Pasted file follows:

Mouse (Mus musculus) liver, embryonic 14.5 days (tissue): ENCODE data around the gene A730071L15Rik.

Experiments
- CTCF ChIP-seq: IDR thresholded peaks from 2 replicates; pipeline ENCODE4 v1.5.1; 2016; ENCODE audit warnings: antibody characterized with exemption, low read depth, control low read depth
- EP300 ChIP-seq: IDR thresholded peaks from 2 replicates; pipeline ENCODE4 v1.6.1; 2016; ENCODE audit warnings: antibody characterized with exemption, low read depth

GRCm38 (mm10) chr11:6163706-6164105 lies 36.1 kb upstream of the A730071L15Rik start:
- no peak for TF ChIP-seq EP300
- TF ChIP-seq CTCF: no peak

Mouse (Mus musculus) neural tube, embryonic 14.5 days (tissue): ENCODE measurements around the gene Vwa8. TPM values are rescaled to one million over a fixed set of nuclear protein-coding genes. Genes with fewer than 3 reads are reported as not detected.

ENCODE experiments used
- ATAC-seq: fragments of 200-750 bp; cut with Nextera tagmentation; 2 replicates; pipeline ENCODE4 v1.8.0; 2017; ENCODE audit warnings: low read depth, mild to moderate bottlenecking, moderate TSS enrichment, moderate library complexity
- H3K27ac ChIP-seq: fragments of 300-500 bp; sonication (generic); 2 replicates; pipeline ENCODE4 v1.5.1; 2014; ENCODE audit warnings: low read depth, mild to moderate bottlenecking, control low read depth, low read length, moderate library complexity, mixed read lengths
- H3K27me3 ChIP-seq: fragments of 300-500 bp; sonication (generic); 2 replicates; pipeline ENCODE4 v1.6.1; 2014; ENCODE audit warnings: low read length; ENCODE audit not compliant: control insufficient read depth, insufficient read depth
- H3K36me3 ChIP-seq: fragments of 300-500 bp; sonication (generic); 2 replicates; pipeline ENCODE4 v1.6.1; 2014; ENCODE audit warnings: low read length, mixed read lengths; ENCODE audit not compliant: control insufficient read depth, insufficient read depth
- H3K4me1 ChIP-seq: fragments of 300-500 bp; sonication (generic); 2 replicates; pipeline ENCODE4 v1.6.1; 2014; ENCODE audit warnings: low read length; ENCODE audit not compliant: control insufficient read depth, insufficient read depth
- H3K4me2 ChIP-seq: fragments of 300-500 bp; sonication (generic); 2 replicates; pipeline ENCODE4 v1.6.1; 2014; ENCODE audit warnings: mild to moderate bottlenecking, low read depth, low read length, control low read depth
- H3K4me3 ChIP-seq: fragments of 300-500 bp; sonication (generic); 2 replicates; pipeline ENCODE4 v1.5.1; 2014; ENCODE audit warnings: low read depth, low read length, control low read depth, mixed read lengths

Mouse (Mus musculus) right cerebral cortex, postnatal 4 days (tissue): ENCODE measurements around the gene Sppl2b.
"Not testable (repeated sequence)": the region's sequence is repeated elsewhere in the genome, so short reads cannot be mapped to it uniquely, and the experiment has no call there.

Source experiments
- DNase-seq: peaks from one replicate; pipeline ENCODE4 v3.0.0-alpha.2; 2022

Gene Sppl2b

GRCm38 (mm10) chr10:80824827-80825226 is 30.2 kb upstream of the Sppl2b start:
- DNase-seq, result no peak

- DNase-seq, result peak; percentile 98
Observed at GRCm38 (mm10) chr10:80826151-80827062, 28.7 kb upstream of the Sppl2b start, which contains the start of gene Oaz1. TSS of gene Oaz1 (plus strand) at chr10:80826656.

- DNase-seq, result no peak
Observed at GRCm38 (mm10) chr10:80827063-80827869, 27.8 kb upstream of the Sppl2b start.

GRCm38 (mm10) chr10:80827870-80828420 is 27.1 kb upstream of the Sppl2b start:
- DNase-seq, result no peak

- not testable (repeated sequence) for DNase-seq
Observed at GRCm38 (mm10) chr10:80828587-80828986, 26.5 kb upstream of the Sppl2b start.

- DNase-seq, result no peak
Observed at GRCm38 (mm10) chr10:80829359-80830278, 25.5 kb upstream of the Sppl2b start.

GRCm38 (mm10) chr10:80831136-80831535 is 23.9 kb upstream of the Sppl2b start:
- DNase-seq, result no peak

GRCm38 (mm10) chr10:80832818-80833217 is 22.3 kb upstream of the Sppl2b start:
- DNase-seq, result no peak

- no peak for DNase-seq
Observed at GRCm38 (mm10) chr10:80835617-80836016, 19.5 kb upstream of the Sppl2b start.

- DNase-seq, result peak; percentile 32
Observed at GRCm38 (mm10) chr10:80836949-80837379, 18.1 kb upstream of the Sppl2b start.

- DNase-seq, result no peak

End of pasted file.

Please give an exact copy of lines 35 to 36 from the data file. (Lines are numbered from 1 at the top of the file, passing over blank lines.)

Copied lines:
- DNase-seq, result no peak

GRCm38 (mm10) chr10:80832818-80833217 is 22.3 kb upstream of the Sppl2b start: